The climate is Mediterranean, with cold, wet winters and hot drier summers, however, the southern Cape receives rain throughout the year. Erica discolor grows on mountain slopes and along the windy coastal plains of the southwestern and southern Cape, from Betty’s Bay to Port Elizabeth. It also grows on inland mountains from Matjiesfontein to the Swartberg. It is often found growing in dense stands on mountain slopes and on hills down to the coast. There is a taller, less-branched, reseeding form that is killed by fire and regenerates readily from seed, which is produced in copious amounts. The sprouting form tends to be shorter, growing up to about a meter tall. This form is not killed by fire and resprouts from an underground stem after fire, and it also regenerates from seed.
This species is primarily pollinated by sunbirds, although it is likely that it is also pollinated by insects. The sunbird seeks nectar from the flower, by inserting its long, curved beak into the flower tube. In doing so, it disturbs the ring of anthers in the flower tube, which deposits pollen on its beak which is carried to the next flower and deposited on the sticky stigma completing pollination.
Erica discolor is an attractive, hardy species which is a highly desirable subject for gardens. It is a very satisfactory plant flowering over many months, and is a good cut flower. It also grows well in pots, but needs regular pruning.
Growing Erica discolor
Erica discolor is a hardy species and not as fussy, like many ericas. It grows in well-drained, sandy or rocky soils, with the ideal soil pH between 5.5 and 6.7. It should do well in most gardens in South Africa, where the humidity is not too high and where there is little or no frost. They will do well in coastal gardens, as long as the soils are acidic and they are not exposed to direct salt-laden wind. It grows well in various garden aspects, including open beds, rockeries and on slopes.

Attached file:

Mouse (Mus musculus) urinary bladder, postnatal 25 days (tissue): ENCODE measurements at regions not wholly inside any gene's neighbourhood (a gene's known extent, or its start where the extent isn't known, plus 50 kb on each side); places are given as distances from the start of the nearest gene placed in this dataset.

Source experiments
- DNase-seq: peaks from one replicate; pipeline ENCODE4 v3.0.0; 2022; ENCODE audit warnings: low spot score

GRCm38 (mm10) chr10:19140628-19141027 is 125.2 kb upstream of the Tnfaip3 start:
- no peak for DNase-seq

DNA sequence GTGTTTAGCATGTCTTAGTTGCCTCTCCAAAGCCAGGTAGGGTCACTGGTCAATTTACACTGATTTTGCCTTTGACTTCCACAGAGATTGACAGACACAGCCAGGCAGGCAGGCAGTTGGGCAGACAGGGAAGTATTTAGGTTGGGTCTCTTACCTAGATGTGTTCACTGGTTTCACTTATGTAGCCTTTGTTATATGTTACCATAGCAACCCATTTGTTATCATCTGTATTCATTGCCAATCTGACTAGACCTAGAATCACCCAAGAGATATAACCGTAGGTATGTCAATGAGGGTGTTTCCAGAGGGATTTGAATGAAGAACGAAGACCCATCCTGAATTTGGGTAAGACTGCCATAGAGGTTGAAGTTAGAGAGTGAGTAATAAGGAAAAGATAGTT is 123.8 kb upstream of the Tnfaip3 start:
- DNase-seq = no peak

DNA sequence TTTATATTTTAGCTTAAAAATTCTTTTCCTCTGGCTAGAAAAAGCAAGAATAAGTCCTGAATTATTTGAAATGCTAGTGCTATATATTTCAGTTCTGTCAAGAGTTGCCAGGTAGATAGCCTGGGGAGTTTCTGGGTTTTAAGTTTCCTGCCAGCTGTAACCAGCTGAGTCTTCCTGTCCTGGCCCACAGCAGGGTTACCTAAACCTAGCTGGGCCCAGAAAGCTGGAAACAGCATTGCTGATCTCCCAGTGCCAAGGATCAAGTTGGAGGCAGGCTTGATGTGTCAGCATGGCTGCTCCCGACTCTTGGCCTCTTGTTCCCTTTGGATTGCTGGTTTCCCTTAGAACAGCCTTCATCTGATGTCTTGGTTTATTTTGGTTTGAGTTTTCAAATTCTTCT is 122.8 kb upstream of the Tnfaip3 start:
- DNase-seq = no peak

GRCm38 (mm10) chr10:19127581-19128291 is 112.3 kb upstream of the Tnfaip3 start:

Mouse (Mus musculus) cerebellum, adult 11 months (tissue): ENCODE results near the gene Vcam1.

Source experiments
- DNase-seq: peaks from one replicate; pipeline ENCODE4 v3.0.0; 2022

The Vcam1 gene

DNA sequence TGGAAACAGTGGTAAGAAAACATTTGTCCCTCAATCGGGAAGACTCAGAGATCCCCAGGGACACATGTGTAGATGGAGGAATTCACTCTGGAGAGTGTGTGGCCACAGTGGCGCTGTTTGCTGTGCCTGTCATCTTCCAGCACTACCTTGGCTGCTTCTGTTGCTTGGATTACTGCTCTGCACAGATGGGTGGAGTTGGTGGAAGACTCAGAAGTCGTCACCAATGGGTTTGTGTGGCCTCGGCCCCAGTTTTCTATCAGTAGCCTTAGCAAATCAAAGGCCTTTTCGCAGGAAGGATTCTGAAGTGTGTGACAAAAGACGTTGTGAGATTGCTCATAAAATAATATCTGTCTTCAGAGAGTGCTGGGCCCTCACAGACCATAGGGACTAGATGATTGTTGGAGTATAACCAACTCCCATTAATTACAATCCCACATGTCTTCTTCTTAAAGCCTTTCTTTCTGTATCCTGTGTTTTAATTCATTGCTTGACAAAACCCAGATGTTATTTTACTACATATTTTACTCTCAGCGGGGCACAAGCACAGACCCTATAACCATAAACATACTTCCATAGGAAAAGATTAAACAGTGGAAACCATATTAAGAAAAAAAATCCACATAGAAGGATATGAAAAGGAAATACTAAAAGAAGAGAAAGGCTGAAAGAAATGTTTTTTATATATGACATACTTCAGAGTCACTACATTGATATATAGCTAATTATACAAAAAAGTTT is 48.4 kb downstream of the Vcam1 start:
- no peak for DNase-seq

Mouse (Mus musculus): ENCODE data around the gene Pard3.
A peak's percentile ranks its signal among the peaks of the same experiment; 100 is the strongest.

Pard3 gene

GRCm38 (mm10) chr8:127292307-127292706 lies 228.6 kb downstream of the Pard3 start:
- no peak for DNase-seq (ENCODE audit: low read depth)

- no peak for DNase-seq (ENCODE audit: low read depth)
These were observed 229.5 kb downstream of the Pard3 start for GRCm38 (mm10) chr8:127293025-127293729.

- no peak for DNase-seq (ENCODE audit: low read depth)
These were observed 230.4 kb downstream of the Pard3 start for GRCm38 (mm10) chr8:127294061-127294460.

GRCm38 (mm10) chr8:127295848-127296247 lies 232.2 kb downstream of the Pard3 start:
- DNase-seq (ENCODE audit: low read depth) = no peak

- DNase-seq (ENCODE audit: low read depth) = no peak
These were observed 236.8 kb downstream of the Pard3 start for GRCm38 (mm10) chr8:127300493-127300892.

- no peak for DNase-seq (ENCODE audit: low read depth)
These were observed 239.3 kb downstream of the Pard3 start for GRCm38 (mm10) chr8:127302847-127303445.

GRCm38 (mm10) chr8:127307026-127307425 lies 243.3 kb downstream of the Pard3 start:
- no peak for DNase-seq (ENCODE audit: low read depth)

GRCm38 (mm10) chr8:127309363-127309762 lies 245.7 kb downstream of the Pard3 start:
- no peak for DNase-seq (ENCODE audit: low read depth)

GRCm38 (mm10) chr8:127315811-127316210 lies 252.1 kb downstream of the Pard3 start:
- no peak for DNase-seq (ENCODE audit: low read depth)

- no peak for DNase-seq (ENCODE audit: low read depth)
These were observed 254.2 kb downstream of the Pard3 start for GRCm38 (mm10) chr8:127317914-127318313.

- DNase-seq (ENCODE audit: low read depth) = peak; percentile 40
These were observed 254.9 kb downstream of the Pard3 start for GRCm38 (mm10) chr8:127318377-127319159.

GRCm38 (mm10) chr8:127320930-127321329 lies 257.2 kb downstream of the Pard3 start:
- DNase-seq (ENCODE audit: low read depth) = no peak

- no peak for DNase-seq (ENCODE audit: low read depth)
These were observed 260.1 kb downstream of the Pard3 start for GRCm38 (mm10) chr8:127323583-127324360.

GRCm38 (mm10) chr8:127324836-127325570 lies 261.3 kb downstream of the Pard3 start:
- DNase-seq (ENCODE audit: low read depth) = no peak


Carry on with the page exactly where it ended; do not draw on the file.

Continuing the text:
Feed plants after flowering with a sprinkling of slow release 3:1:5 or monthly with a good organic seaweed-derived fertilizer. Be careful not to disturb the roots and water regularly in summer, as this is generally the cause of losses with erica. Good results have also been achieved when applying controlled release fertilisers suitable for erica. Be careful not to exceed dosage.
Pruning will increase flower production, resulting in splendid displays, and increase the life expectancy of the plants. Ericas are relatively short-lived fynbos plants and survive on average up to between ten and fifteen years, after which they need to be replaced. This species is a prolific flowerer and is a wonderful addition to the garden.